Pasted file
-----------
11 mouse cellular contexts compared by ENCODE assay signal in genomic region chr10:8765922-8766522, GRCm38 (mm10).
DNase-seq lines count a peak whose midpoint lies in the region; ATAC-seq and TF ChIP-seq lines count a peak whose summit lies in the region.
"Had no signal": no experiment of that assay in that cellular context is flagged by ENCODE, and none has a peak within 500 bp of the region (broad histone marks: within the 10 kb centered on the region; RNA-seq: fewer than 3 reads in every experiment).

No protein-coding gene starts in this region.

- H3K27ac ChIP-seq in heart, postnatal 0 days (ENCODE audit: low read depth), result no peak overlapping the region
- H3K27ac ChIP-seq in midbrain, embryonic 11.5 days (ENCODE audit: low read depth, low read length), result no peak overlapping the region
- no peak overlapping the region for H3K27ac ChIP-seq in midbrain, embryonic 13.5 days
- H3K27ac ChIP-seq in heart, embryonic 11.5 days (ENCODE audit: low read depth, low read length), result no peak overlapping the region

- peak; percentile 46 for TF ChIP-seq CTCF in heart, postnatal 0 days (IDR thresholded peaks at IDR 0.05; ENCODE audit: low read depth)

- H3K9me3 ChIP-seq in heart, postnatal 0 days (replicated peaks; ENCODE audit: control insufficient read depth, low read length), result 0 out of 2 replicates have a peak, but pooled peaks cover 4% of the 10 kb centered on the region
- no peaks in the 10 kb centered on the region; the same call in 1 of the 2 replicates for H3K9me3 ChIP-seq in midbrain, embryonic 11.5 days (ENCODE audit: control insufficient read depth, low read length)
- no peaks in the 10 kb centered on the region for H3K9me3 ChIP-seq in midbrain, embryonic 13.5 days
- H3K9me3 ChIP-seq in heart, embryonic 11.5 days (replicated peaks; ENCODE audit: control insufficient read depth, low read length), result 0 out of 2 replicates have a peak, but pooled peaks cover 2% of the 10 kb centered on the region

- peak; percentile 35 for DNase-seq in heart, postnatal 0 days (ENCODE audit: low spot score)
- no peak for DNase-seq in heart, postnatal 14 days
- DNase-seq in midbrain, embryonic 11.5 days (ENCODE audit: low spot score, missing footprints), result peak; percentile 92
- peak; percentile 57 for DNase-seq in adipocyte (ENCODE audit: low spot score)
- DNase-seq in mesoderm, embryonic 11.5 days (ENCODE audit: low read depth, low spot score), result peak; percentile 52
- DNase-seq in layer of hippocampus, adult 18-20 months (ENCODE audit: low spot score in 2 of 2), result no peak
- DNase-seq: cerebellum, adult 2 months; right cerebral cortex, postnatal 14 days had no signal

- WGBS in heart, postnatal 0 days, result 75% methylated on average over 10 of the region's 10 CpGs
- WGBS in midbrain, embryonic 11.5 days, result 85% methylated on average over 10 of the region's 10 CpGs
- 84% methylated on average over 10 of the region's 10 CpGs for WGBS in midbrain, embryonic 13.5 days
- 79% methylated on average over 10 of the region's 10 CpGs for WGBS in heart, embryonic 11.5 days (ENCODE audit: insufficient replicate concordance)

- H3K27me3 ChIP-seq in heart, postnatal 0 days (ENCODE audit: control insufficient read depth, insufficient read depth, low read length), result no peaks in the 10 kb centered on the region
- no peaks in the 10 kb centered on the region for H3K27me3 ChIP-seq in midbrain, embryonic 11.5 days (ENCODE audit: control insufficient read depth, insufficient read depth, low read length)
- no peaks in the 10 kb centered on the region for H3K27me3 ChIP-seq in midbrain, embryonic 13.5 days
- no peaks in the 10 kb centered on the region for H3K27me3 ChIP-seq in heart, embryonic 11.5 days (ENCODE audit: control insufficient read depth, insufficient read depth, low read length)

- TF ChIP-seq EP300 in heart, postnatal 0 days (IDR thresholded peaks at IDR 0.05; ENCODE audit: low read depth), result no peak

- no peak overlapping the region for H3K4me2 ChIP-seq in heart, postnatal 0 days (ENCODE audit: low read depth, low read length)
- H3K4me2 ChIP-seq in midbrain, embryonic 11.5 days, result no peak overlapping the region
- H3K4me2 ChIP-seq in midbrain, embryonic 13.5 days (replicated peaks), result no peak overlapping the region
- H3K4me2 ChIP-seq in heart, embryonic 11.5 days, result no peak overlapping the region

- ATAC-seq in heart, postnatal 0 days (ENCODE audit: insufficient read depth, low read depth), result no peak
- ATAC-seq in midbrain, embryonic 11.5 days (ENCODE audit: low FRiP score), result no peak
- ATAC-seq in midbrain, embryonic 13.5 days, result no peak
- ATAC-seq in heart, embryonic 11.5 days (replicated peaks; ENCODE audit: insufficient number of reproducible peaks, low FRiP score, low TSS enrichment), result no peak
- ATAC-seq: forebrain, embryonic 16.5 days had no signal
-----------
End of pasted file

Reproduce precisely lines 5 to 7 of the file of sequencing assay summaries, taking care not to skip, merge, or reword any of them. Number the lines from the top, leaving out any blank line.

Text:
- H3K27ac ChIP-seq in heart, postnatal 0 days (ENCODE audit: low read depth), result no peak overlapping the region
- H3K27ac ChIP-seq in midbrain, embryonic 11.5 days (ENCODE audit: low read depth, low read length), result no peak overlapping the region
- no peak overlapping the region for H3K27ac ChIP-seq in midbrain, embryonic 13.5 days